Emotions run high at memorial service
RESERVED FOR FAMILY – Chairs outside First Baptist Church in Meridian mark reserved parking spaces Thursday for family members of victims of Tuesday's deadly violence at the Lockheed Martin Aeronautics Meridian Facility. Ann Davis, holding the hand of her granddaughter, Michaiah Bolar, followed by Kathy Spells, left, and Charlotte Scott, make their way up the sidewalk to the memorial. Photo by Paula Merritt/The Meridian Star
By Steve Gillespie / staff writer
July 11, 2003
Tears, laughter and anger surfaced during the community-wide memorial service Thursday to remember employees killed and wounded at the Lockheed Martin plant Tuesday.
An audience estimated at about 600 people gathered in the sanctuary at First Baptist Church as the service began at noon; media watched from the balcony.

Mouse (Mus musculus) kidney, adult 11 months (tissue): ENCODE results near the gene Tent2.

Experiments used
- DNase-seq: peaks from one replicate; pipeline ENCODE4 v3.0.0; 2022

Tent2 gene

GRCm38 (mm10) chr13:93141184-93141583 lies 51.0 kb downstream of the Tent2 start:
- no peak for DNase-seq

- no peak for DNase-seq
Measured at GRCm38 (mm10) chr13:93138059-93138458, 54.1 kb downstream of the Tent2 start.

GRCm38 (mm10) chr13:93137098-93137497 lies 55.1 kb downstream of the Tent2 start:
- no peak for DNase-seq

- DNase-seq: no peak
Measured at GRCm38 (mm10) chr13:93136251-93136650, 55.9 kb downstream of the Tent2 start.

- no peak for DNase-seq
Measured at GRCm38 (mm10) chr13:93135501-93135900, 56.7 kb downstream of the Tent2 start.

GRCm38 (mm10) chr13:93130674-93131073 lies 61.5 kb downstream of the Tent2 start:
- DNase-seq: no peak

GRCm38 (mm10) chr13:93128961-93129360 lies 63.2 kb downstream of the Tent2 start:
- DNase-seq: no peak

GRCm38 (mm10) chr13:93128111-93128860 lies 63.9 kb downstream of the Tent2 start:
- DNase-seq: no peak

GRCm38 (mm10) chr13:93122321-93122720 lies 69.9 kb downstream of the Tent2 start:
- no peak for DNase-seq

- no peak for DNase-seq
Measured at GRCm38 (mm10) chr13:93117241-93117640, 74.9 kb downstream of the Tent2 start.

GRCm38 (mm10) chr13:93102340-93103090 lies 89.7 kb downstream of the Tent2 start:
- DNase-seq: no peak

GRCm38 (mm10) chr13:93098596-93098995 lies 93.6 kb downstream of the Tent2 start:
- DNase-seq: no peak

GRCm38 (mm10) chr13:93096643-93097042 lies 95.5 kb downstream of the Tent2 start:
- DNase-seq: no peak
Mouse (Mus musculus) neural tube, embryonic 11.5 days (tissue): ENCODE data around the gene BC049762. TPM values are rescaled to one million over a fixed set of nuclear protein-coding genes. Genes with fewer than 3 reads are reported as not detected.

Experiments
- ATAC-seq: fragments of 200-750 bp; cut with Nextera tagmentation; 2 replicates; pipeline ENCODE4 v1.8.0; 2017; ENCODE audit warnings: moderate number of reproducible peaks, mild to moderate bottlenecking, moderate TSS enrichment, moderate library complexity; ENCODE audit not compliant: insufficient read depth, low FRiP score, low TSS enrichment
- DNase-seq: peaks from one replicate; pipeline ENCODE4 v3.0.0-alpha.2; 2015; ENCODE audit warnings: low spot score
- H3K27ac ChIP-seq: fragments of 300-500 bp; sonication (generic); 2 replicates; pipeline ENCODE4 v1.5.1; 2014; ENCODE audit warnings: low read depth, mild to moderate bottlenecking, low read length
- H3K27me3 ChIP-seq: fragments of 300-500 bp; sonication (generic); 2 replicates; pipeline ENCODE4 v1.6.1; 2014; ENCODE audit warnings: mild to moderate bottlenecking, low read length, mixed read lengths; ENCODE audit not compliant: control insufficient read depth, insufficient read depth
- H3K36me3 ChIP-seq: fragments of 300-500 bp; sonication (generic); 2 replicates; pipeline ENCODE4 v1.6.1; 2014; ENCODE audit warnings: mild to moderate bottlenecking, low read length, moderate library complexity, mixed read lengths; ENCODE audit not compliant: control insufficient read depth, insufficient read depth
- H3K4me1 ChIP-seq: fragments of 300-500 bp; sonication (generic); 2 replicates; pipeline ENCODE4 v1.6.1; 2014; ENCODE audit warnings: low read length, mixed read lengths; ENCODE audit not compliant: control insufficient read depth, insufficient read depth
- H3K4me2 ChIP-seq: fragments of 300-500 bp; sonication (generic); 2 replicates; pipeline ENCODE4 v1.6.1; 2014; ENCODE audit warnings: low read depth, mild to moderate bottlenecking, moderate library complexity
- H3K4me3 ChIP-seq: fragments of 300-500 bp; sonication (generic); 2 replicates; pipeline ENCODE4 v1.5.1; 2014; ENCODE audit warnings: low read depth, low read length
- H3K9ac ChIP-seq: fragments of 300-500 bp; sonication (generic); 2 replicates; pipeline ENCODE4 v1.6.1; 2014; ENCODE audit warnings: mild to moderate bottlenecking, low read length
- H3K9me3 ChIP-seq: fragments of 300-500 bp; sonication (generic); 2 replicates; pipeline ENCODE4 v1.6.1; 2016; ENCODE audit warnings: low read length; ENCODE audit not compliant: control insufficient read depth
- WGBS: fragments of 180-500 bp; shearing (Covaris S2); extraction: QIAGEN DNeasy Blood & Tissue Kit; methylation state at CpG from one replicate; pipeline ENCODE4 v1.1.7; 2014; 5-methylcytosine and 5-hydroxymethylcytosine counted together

Local ministers, elected officials and the president of Lockheed Martin spoke. Several prayers were offered. Hymns were sung.
The theme of the ceremony was one of racial unity and trust in God.
In his sermon, the Rev. Bill Harper, pastor of Savannah Grove Baptist Church, referred to news reports that some Lockheed Martin workers think Williams' actions were based in racism.
The crowd rose to its feet with rousing applause.
Dain Hancock, president of Lockheed Martin, called the community's response to the shootings overwhelming.
He added that the plant will continue to be part of the Meridian family.
Another pastor, the Rev. Samuel Thompson attended the service, but was not part of the program. Thompson is pastor of 31st Avenue Baptist Church. One of the church deacons, Charles Scott, was critically injured in the shooting.
Thompson said the memorial service was a reflection of the community.
Thompson is also the safety director for the Meridian Public School District.
Thompson and Walter Patton, president of the local chapter of the National Association for the Advancement of Colored People, said both whites and blacks helped each other in many ways immediately after the shootings.